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The Morning After: Monday, January 8th 2017

CES starts.
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It begins. We've parachuted the Engadget team into Vegas ready to tackle CES 2018, and while the press events officially start tomorrow, we're already reporting on cars, chips and a bunch of crazier things, as illustrated above.

Coming up later today, we've got all the major press conferences from the likes of Intel, Samsung, Sony and more. We suggest you point your browser here for everything worth hearing about from CES.


It's a consumer version of its cinema screen for theaters.Samsung is ready to build a 146-inch TV wall in your house

Last year, Samsung announced a 34-foot 4K LED TV that could challenge movie theater screens, and now it's ready to sell a version for home use. The Wall by Samsung uses similar MicroLED tech that is "self emitting" (read: Each pixel works without a backlight) and can be assembled in extremely large sizes thanks to its modular design. We don't have much information to go on yet, but the 146-inch 4K screen we saw promises "outstanding brightness, contrast, and close-to-perfect viewing from any angle."


For $790, Helite's belt will protect your hip in a fall.They make airbags for people now

French company Helite has been selling wearable airbags in some shape or form for many years. Typically, it's targeted bikers, horse riders, light-aircraft pilots and other people with dangerous hobbies. This year at CES, it's pitching the Hip'Air, a 2.2-pound belt that detects when an elderly person is falling and deploys an airbag. A typical fall, a Helite spokesperson explained, takes 400 milliseconds. Using gyroscopes and accelerometers, the Hip'Air can detect a fall within 200 milliseconds of it beginning. The belt will then begin to deploy its built-in airbag, which takes a further 80 milliseconds.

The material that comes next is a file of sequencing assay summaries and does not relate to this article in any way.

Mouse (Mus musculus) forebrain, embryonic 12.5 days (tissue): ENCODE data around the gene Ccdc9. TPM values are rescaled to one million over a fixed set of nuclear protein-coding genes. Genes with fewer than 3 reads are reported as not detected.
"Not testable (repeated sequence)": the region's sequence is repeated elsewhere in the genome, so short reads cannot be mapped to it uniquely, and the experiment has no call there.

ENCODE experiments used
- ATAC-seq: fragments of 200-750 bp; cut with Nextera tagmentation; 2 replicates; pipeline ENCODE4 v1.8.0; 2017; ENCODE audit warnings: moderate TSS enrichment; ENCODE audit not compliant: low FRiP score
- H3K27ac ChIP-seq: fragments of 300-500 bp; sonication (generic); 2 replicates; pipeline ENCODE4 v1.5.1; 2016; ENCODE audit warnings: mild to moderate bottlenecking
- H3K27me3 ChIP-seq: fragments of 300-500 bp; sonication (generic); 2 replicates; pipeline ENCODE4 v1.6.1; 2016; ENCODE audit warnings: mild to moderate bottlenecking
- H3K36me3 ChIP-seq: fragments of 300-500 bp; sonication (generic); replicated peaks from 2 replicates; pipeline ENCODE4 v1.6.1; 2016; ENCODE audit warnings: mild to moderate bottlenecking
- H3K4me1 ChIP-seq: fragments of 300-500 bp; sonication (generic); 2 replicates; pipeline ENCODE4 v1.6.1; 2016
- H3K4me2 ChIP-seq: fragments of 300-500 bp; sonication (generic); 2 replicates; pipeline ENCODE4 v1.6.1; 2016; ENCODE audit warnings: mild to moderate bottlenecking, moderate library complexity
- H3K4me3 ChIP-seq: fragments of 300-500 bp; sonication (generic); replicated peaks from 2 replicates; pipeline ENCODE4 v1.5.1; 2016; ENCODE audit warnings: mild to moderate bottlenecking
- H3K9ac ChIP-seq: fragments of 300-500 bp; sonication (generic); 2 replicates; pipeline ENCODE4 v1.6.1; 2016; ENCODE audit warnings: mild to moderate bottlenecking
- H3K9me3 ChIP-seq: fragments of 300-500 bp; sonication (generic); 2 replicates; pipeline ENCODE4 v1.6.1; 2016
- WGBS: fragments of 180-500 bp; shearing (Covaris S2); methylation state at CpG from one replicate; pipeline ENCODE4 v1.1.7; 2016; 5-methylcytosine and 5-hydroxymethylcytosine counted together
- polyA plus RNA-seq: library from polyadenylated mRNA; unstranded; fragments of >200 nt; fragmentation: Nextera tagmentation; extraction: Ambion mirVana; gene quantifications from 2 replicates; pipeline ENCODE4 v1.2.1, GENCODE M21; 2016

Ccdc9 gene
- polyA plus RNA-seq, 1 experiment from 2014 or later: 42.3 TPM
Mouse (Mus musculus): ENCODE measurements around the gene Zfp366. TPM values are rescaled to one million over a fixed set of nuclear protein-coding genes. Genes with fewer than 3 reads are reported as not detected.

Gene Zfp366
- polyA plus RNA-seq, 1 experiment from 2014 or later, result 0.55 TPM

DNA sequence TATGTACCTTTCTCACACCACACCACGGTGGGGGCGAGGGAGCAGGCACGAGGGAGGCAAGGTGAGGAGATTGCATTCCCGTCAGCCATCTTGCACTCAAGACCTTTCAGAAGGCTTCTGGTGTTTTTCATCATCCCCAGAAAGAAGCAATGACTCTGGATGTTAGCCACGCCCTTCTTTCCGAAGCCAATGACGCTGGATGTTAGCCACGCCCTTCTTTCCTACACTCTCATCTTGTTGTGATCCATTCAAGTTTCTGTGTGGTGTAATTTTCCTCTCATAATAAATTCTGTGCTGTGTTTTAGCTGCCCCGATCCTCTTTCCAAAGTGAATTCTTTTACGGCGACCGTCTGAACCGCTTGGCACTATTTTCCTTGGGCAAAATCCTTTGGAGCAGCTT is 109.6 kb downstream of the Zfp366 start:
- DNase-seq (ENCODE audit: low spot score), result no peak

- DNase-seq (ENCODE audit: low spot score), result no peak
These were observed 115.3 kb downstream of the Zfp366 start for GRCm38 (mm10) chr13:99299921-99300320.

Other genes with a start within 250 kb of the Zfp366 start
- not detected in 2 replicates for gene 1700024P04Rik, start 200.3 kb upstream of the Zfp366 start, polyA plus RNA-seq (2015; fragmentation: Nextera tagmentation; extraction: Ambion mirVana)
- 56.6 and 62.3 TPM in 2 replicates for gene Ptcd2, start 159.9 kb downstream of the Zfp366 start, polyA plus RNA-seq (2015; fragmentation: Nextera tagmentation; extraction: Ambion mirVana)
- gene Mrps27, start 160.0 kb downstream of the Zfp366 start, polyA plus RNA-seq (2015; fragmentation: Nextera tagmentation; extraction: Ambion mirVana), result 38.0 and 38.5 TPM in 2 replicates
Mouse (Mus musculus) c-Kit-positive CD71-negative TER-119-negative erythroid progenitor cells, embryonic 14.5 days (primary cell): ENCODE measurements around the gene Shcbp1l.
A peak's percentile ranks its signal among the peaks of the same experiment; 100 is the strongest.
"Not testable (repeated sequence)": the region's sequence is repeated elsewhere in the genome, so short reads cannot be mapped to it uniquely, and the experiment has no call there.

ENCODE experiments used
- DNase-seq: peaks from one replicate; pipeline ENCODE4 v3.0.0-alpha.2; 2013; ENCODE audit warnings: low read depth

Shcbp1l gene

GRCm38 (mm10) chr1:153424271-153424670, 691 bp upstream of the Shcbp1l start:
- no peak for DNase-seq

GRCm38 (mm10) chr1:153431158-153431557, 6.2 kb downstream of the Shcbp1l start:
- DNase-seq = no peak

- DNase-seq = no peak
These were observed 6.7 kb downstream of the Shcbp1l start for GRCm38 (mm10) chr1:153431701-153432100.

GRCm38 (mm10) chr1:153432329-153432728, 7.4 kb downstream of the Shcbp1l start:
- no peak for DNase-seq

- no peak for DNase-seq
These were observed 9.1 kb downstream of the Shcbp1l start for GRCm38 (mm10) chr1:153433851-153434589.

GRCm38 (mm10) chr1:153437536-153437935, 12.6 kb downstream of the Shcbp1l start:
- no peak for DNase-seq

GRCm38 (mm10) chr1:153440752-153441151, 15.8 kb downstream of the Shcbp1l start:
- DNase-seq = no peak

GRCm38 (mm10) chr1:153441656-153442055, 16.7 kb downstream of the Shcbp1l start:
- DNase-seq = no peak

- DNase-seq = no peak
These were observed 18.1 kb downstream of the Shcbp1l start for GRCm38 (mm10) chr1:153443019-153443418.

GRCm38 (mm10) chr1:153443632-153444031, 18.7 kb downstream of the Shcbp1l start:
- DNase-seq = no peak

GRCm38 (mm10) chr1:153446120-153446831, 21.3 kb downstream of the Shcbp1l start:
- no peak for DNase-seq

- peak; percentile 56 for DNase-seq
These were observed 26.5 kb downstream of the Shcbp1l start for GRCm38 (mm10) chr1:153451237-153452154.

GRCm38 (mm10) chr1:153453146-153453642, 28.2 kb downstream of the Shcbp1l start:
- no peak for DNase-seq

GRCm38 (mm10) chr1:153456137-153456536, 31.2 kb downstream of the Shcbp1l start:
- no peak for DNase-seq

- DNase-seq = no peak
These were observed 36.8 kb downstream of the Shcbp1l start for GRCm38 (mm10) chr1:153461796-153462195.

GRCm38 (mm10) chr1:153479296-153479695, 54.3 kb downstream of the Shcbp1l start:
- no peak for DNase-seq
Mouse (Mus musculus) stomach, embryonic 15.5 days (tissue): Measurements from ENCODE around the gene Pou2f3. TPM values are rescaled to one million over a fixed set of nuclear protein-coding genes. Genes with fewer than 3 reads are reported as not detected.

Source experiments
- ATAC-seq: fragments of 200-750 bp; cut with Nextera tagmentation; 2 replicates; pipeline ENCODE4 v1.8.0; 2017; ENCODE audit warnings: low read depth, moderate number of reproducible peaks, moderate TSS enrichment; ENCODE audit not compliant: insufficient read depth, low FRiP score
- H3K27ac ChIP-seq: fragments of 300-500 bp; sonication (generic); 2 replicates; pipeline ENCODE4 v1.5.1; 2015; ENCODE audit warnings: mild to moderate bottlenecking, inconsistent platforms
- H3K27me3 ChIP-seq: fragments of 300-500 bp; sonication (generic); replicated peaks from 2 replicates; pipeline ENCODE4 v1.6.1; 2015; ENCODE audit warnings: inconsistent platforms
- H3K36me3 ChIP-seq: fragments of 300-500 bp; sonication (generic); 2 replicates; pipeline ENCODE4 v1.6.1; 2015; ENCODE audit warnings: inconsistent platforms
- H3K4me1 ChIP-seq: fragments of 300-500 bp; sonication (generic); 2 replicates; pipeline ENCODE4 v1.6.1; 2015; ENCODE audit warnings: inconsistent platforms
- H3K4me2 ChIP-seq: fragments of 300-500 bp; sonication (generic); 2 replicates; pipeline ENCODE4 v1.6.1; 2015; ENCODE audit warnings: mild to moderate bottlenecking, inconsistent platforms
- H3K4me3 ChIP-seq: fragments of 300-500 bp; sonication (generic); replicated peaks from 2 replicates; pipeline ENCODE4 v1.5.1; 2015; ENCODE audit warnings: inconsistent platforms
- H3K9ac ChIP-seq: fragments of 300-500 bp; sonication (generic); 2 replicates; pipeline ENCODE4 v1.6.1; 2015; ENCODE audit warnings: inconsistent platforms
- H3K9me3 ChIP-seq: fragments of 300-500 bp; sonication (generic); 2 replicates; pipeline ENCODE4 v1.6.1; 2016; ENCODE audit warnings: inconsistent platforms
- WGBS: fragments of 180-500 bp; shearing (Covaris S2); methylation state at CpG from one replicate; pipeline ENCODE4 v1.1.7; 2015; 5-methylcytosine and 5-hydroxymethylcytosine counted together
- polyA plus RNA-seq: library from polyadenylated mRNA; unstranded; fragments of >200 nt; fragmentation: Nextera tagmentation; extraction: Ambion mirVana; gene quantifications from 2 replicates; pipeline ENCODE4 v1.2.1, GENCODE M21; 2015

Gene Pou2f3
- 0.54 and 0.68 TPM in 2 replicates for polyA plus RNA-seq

Unfortunately, it costs $999.Coravin's smart wine opener doesn't remove the cork

If you're not familiar with Coravin, the company makes wine openers that allow you to pour a glass without removing the cork. The devices pierce the cork with a thin needle that doesn't remove any material, so you can have some and then continue to cellar the bottle.

Coravin Capsules (similar to CO2 cartridges) filled with Argon gas push the wine out of the bottle and into your glass. At CES 2018, though, the company took its wares to a whole other level with the Model 11. There's an app that'll offer wine suggestions depending on the situation... and what's on the menu.


Intel claims it's the smallest VR-capable computer ever.Intel's new NUC will show off AMD's Vega GPU

We've called Intel's NUC the future of tiny desktops. That's truer than ever with the newest version of the device, which is powered by the company's new eighth-generation CPU with AMD RX Vega M graphics. In fact, it sports the fastest version of that chip, making it an even better desktop replacement. Intel claims it's so powerful, the 1.3-liter NUC is the smallest VR-ready system so far.


A special magnesium alloy helps keep this 2-in-1's weight down.Samsung's Notebook 9 Pen is a super-light Galaxy Note/laptop mashup

Samsung announced a handful of laptops before CES even started, but only one of them was really new: the Notebook 9 Pen. It isn't Samsung's first attempt at blending a laptop and a Galaxy Note, but after a little hands-on time, it's shaping up to be one of the most pleasant.

But wait, there's more...


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